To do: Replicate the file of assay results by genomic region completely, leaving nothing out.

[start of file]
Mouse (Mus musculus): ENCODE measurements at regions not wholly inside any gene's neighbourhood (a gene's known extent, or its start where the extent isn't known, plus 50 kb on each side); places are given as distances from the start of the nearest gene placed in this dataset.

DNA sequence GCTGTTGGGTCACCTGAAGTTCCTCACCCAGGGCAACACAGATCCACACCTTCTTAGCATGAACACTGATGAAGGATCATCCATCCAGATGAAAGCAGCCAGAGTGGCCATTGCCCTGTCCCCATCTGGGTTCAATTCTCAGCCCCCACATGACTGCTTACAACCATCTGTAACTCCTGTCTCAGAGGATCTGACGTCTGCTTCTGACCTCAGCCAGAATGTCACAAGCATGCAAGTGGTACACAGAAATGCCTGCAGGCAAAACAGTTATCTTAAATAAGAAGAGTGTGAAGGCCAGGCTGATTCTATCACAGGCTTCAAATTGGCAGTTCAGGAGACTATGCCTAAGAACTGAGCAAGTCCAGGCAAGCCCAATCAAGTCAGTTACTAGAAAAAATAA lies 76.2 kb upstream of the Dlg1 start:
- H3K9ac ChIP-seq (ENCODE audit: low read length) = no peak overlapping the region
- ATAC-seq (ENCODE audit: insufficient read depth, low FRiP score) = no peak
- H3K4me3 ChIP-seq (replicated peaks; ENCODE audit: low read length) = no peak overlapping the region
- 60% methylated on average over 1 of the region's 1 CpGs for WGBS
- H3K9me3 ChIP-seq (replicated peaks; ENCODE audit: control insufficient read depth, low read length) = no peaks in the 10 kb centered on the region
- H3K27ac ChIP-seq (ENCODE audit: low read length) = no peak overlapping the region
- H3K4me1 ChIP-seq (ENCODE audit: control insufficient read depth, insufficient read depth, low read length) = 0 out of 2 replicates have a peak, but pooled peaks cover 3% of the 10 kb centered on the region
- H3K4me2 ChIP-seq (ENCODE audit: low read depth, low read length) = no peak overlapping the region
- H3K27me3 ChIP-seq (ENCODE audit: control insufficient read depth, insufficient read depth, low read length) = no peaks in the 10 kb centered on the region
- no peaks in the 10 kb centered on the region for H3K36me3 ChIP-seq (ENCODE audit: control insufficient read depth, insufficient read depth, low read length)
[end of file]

Mouse (Mus musculus): ENCODE measurements at regions not wholly inside any gene's neighbourhood (a gene's known extent, or its start where the extent isn't known, plus 50 kb on each side); places are given as distances from the start of the nearest gene placed in this dataset.

DNA sequence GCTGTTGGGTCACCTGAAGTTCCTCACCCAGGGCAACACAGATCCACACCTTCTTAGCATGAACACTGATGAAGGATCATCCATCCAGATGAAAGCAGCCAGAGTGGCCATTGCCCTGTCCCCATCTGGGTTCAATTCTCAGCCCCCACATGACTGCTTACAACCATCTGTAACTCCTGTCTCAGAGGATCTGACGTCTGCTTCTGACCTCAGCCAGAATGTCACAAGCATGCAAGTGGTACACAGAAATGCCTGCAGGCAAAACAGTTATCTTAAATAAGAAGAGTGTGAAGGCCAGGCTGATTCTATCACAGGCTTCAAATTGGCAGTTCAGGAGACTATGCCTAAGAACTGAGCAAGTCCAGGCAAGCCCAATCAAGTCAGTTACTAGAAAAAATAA lies 76.2 kb upstream of the Dlg1 start:
- H3K9ac ChIP-seq (ENCODE audit: low read length) = no peak overlapping the region
- ATAC-seq (ENCODE audit: insufficient read depth, low FRiP score) = no peak
- H3K4me3 ChIP-seq (replicated peaks; ENCODE audit: low read length) = no peak overlapping the region
- 60% methylated on average over 1 of the region's 1 CpGs for WGBS
- H3K9me3 ChIP-seq (replicated peaks; ENCODE audit: control insufficient read depth, low read length) = no peaks in the 10 kb centered on the region
- H3K27ac ChIP-seq (ENCODE audit: low read length) = no peak overlapping the region
- H3K4me1 ChIP-seq (ENCODE audit: control insufficient read depth, insufficient read depth, low read length) = 0 out of 2 replicates have a peak, but pooled peaks cover 3% of the 10 kb centered on the region
- H3K4me2 ChIP-seq (ENCODE audit: low read depth, low read length) = no peak overlapping the region
- H3K27me3 ChIP-seq (ENCODE audit: control insufficient read depth, insufficient read depth, low read length) = no peaks in the 10 kb centered on the region
- no peaks in the 10 kb centered on the region for H3K36me3 ChIP-seq (ENCODE audit: control insufficient read depth, insufficient read depth, low read length)